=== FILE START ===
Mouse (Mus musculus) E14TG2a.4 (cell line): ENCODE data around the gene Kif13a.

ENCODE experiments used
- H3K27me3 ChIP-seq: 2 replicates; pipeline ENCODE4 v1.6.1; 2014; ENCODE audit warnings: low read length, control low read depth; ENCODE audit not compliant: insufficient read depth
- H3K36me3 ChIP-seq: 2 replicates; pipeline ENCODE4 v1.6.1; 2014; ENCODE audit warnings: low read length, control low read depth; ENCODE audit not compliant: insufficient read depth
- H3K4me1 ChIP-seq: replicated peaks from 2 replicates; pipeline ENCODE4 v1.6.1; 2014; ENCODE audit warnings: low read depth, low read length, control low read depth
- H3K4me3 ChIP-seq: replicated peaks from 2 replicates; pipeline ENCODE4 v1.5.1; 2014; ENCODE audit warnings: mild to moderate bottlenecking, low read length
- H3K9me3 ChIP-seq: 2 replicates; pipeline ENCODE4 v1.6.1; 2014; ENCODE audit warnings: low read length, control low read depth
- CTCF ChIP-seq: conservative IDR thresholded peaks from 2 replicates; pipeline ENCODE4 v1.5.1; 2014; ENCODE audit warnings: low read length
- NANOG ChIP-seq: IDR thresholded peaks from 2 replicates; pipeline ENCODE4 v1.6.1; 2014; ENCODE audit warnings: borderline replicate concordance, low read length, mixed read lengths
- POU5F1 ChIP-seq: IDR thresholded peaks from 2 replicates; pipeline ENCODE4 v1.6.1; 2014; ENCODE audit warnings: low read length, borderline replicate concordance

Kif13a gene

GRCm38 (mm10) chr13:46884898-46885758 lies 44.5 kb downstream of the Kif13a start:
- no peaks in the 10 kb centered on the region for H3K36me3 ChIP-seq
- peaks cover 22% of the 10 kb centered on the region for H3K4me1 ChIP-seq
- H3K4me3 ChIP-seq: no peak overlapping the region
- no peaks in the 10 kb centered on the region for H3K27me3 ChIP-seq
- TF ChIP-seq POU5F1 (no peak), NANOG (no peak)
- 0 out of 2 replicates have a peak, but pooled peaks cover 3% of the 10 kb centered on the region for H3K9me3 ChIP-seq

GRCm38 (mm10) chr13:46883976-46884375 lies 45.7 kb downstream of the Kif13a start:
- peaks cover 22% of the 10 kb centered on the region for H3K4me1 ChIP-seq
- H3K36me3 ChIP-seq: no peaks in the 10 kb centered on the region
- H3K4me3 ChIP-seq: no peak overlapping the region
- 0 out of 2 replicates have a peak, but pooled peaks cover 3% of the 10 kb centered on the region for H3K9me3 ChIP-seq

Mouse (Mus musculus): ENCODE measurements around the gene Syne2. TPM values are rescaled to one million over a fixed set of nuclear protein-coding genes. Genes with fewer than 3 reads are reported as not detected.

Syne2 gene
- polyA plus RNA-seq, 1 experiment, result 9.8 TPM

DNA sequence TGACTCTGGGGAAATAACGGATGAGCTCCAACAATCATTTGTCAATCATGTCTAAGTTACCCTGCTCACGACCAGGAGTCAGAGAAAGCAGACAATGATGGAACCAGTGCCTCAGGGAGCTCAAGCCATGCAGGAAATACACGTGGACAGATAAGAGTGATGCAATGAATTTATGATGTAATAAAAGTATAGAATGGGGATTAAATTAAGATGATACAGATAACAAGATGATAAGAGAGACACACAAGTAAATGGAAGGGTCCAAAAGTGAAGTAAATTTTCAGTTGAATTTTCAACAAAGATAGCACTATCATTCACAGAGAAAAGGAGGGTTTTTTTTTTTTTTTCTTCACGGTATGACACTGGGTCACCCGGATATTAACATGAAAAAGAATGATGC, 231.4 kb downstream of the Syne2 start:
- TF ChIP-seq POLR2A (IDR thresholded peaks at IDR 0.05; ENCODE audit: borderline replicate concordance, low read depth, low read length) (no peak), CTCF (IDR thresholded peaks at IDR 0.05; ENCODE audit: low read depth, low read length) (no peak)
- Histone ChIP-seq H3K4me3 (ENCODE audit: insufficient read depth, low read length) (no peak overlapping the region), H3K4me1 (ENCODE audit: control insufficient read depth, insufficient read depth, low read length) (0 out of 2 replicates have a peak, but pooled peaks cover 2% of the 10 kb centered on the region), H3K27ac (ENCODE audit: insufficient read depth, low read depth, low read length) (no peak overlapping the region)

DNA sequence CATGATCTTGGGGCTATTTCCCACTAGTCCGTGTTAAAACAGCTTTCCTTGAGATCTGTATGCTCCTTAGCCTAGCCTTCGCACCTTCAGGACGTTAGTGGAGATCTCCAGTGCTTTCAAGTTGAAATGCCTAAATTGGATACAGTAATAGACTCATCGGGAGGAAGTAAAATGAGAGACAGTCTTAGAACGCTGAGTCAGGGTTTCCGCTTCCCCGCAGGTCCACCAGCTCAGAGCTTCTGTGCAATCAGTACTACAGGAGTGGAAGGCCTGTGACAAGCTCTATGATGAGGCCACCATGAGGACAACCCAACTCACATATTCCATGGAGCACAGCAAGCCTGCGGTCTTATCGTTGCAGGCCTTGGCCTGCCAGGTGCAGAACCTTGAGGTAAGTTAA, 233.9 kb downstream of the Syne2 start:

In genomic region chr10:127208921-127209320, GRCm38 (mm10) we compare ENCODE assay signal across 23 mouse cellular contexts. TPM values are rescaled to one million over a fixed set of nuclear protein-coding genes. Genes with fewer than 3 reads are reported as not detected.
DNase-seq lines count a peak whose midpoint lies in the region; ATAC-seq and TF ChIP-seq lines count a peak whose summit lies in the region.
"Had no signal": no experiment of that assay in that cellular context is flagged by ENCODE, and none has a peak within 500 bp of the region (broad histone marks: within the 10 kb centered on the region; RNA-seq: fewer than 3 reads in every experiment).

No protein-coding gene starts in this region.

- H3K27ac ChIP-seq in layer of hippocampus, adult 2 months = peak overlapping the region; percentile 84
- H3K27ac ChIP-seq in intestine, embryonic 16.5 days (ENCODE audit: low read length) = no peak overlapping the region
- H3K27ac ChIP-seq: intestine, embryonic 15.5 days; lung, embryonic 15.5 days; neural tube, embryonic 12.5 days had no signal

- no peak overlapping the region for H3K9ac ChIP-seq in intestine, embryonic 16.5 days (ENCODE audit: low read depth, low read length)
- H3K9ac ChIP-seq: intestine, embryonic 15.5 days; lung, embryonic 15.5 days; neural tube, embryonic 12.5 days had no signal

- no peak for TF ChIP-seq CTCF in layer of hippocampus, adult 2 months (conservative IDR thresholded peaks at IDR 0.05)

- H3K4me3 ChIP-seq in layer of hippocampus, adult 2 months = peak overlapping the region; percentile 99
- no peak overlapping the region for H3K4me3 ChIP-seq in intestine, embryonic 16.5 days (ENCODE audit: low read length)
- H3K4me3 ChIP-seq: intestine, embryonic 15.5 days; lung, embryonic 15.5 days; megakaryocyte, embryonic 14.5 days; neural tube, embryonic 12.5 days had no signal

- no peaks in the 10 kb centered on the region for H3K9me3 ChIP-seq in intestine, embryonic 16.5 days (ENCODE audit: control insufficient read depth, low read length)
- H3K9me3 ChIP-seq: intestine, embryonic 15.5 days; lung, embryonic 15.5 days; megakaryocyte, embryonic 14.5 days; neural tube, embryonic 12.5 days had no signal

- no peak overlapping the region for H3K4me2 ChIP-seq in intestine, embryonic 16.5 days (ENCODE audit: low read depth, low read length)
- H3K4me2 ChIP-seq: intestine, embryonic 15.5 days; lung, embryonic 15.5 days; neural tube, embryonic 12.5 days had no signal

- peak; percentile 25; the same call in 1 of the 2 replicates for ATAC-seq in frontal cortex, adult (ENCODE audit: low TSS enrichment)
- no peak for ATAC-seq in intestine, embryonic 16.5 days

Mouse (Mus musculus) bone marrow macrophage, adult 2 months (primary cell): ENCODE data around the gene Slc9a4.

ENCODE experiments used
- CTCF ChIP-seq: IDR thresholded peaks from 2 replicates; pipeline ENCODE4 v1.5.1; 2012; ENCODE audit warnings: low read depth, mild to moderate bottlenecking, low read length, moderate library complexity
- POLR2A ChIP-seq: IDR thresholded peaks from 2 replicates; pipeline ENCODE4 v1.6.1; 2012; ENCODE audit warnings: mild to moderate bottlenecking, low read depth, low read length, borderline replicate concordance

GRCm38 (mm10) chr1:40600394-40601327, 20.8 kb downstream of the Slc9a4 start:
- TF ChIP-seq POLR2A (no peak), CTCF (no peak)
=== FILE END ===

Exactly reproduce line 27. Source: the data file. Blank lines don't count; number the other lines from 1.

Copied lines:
DNA sequence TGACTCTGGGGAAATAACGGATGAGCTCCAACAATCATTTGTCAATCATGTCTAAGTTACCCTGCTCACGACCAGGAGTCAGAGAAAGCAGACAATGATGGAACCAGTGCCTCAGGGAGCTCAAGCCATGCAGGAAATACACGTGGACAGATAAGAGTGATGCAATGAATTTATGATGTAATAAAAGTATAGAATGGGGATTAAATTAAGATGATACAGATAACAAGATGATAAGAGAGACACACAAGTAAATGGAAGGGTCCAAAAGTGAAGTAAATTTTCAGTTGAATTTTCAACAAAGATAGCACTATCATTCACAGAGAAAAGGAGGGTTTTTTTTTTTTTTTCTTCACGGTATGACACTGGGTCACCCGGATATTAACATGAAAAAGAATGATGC, 231.4 kb downstream of the Syne2 start: